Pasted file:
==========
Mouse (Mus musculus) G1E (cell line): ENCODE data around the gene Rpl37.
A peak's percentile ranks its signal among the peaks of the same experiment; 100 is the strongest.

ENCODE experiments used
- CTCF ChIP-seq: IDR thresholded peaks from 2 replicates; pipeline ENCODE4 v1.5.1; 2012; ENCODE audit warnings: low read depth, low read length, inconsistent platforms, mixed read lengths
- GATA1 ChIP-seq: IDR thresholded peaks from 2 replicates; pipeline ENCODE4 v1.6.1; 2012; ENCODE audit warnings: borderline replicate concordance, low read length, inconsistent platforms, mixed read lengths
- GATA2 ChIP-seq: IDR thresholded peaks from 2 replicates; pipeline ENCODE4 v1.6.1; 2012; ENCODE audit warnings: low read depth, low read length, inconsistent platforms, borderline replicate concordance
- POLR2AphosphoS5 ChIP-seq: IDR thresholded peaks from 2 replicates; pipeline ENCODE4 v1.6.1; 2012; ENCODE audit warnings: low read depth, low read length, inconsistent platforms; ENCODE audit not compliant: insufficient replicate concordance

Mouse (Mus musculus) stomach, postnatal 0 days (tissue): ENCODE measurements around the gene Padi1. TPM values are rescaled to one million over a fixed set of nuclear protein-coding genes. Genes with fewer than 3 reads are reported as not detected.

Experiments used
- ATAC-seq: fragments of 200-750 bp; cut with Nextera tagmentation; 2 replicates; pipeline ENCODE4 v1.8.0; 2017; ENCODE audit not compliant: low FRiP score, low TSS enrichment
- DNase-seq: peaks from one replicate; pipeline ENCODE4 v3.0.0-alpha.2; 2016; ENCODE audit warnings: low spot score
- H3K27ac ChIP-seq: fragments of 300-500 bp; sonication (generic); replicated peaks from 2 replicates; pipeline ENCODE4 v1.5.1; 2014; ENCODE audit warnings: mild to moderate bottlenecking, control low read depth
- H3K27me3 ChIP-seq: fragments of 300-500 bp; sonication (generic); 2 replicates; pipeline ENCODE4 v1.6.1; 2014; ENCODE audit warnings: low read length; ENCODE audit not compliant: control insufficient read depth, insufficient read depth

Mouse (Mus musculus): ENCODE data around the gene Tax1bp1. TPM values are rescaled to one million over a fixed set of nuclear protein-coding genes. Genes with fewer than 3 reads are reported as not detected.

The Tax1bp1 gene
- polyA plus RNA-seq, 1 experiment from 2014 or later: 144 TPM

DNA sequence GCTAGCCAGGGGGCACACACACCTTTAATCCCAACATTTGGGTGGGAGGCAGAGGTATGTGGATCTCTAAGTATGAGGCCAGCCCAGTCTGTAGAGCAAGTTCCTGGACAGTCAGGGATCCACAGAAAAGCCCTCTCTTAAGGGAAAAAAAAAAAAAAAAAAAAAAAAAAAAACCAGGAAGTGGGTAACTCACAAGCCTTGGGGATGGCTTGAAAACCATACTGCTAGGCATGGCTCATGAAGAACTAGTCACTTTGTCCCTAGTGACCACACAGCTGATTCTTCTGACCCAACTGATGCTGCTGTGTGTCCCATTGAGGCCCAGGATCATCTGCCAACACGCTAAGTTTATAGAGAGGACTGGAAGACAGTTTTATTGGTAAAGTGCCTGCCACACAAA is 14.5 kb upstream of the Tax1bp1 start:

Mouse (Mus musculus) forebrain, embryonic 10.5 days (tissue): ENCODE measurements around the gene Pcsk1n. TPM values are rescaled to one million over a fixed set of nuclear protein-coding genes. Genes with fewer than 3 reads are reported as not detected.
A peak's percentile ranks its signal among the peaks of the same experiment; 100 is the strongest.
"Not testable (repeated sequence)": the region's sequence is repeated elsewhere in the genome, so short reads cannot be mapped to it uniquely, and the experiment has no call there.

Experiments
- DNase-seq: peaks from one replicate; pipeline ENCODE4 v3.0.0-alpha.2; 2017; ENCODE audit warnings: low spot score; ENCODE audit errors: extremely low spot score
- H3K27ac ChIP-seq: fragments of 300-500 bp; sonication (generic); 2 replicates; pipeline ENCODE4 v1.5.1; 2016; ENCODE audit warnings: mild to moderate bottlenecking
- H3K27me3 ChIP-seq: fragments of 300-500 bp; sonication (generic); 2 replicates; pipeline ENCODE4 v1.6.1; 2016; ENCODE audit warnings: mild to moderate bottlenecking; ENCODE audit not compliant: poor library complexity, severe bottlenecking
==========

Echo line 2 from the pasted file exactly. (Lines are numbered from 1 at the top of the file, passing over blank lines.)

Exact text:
A peak's percentile ranks its signal among the peaks of the same experiment; 100 is the strongest.